Karl Weierstrass

It is true that a mathematician who is not somewhat of a poet, will never be a perfect mathematician.

Karl Theodor Wilhelm Weierstrass (October 31, 1815February 19, 1897) was a German mathematician who is often cited as the "father of modern analysis".


  • ... es ist wahr, ein Mathematiker, der nicht etwas Poet ist, wird nimmer ein vollkommener Mathematiker sein.
    • ... it is true that a mathematician who is not somewhat of a poet, will never be a perfect mathematician.
      • Letter to Sofia Kovalevskaya, August 27, 1883, as shared by Gösta Mittag-Leffler at the 2nd International Congress for Mathematicians in Paris. Compte rendu du deuxième Congrès international des mathematiciens tenu à Paris du 6 au 12 août 1900, Gauthier-Villars (Paris), 1902, page 149.

Quotes about WeierstrassEdit

  • Objections... inspired Kronecker and others to attack Weierstrass' "sequential" definition of irrationals. Nevertheless, right or wrong, Weierstrass and his school made the theory work. The most useful results they obtained have not yet been questioned, at least on the ground of their great utility in mathematical analysis and its implications, by any competent judge in his right mind. This does not mean that objections cannot be well taken: it merely calls attention to the fact that in mathematics, as in everything else, this earth is not yet to be confused with the Kingdom of Heaven, that perfection is a chimaera, and that, in the words of Crelle, we can only hope for closer and closer approximations to mathematical truth—whatever that may be, if anything—precisely as in the Weierstrassian theory of convergent sequences of rationals defining irrationals.
    • Eric Temple Bell, Men of Mathematics: The Lives and Achievements of the Great Mathematicians from Zeno to Poincaré (1937)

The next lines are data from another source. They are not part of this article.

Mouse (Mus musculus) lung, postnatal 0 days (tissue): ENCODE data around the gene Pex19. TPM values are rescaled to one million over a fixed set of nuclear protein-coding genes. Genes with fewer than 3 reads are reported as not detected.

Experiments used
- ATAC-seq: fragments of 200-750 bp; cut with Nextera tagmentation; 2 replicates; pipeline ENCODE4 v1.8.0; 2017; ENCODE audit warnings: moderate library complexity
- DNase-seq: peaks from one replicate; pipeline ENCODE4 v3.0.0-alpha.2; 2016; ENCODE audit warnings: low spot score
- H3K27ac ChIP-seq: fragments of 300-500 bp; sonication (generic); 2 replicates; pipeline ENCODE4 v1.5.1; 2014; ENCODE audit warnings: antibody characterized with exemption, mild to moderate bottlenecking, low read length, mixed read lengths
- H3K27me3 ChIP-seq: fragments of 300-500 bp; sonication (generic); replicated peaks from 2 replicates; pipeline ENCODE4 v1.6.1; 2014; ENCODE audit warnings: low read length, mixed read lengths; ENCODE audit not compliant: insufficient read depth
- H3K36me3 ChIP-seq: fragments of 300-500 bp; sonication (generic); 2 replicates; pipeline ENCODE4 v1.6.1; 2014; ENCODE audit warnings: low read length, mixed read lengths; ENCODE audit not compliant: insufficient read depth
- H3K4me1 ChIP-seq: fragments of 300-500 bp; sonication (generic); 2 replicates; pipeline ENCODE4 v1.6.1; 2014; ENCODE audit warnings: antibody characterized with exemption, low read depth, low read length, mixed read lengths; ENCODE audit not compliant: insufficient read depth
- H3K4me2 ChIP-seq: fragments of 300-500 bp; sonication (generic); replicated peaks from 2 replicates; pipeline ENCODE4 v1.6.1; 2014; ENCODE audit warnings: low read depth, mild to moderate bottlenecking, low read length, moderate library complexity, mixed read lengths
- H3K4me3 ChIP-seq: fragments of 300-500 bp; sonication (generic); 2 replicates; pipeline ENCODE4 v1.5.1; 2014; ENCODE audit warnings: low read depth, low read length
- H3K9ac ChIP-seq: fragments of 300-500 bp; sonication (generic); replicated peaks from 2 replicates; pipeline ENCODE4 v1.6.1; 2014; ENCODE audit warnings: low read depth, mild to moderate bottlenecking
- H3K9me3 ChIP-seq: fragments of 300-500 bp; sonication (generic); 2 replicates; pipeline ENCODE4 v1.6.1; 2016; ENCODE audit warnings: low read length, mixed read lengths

• The arithmetization of mathematics... which began with Weierstrass... had for its object the separation of purely mathematical concepts, such as number and correspondence and aggregate, from intuitional ideas, which mathematics had acquired from long association with geometry and mechanics.
    These latter, in the opinion of the formalists, are so firmly entrenched in mathematical thought that in spite of the most careful circumspection in the choice of words, the meaning concealed behind these words, may influence our reasoning. For the trouble with human words is that they possess content, whereas the purpose of mathematics is to construct pure thought.
    But how can we avoid the use of human language? The... symbol. Only by using a symbolic language not yet usurped by those vague ideas of space, time, continuity which have their origin in intuition and tend to obscure pure reason—only thus may we hope to build mathematics on the solid foundation of logic.
  • [Up to that time] one would have said that a continuous function is essentially capable of being represented by a curve, and that a curve has always a tangent. Such reasoning has no mathematical value whatever; it is founded on intuition, or rather on a visible representation. But such representation is crude and misleading. We think we can figure to ourselves a curve without thickness; but we only figure a stroke of small thickness. In like manner we see the tangent as a straight band of small thickness, and when we say that it touches the curve, we wish merely to say that these two bands coincide without crossing. If that is what we call a curve and a tangent, it is clear that every curve has a tangent; but this has nothing to do with the theory of functions. We see to what error we are led by a foolish confidence in what we take to be visual evidence. By the discovery of this striking example Weierstrass has accordingly given us a useful reminder, and has taught us better to appreciate the faultless and purely arithmetical methods with which he more than any one has enriched our science.

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